Heard President Biden listened to the people of the Brooks Range.
Defend the Brooks Range Defend the Brooks Range
Defend Wildlife Defend Wildlife
Defend Clean Water Defend Clean Water
Defend Indigenous Land Defend Indigenous Land

The State of Alaska proposed to carve the heart of the Brooks Range region and establish a massive industrial corridor in support of international mining companies. Tribes and communities around the region are joined by thousands across the state and country to say, “Not here.”

On April 19, 2024 the Biden administration listened, formally acknowledging the best path forward is no Ambler road.

Thank you to everyone who echoed the call to defend the Brooks Range and all it represents: Indigenous communities, clean water, caribou, Alaska wilderness, and National Park lands.

A Road to Ruin

The proposed 211-mile, private, industrial access corridor would run through the Alaska Native villages of Kobuk, Shungnak, Ambler and sit just downstream from where international mining companies hope to break ground on multiple open-pit mines.


Gates of the Arctic

The road would cut right through the foothills of one of our country’s most majestic landscapes – Gates of the Arctic National Park and Preserve.


Pollution-Spewing Trucks

Pollution-spewing trucks hauling mining materials to and from the mining corridor would traverse the stretch hourly.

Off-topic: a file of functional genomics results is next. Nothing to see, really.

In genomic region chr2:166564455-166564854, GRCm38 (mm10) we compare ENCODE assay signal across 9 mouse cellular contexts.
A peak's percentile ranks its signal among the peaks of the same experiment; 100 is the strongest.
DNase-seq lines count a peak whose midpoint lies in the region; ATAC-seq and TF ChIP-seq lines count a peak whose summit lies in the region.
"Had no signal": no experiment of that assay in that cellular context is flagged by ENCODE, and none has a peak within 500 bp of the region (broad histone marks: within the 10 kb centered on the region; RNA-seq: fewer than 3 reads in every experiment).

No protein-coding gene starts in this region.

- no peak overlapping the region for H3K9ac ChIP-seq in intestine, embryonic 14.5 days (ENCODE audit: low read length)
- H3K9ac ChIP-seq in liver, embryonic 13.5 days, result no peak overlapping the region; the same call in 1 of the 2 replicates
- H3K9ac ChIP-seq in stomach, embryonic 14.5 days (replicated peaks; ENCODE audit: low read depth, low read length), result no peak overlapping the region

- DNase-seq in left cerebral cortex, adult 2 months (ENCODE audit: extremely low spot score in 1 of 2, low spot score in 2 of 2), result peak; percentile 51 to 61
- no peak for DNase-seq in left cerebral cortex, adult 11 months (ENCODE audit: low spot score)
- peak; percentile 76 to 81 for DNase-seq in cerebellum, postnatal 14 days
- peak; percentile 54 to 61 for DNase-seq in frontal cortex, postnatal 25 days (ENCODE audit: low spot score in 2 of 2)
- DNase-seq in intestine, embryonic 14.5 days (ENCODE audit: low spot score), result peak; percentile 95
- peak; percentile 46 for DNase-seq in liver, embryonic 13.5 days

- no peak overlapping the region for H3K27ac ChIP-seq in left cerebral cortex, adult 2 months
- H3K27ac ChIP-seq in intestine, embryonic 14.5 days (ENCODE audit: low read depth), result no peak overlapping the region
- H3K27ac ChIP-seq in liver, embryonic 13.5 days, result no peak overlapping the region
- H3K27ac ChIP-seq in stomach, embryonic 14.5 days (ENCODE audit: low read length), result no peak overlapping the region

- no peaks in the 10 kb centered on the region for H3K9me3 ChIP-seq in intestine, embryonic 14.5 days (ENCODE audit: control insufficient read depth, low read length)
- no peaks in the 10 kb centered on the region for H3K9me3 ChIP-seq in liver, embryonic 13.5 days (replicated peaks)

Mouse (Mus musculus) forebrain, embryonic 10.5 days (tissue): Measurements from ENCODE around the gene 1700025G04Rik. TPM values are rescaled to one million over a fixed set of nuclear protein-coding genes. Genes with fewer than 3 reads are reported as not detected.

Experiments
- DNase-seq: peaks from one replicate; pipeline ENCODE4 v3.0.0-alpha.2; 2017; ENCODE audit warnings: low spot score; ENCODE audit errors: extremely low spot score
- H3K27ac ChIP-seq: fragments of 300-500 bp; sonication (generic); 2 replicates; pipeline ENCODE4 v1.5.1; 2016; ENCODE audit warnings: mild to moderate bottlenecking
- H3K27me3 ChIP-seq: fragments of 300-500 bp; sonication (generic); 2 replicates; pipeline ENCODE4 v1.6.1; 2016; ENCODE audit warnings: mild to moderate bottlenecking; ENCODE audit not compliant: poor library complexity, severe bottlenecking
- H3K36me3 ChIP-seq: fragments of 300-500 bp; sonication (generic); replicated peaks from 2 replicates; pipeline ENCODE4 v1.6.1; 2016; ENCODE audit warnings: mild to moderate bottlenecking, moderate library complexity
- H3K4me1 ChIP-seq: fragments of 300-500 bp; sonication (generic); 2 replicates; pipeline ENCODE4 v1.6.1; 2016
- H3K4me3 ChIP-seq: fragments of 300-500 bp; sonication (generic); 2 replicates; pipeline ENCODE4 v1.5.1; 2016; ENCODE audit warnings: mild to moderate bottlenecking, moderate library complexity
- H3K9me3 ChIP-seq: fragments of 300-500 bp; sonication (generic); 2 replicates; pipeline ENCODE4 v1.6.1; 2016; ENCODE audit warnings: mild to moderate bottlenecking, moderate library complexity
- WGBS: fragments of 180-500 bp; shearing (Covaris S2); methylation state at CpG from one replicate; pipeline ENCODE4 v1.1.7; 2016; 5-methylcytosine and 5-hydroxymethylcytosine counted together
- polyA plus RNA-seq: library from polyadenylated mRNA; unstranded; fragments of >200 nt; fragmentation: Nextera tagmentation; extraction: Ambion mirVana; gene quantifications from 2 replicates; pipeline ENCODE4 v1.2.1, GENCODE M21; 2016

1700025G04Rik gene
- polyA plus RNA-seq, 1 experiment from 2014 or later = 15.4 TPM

Fresh Water

Thousands of rivers and streams that are the lifeblood of the region’s communities, culture, and wildlife would be bulldozed or redirected. 


Caribou Herd

This road would disrupt the 2,700+ mile migration route of the Western Arctic caribou herd, threatening the communities that rely on hunting the animals to feed their families.

Start Over

All Risk No Reward All Risk No Reward

The proposed Ambler Road would cut through one of our nation’s largest and wildest public landscapes. These millions of cherished wild acres support one the greatest caribou herds left on Earth, a way of life for the region’s Alaskan Native peoples, and world-class hunting, fishing, and recreation. All this would be sacrificed so that foreign mining companies could exploit the region and squeeze profits from Alaskan land. During a time when key Alaskan institutions desperately need funding, wasting state money on foreign mining companies is effectively prioritizing outside interests over the will and general well-being of all Alaskans.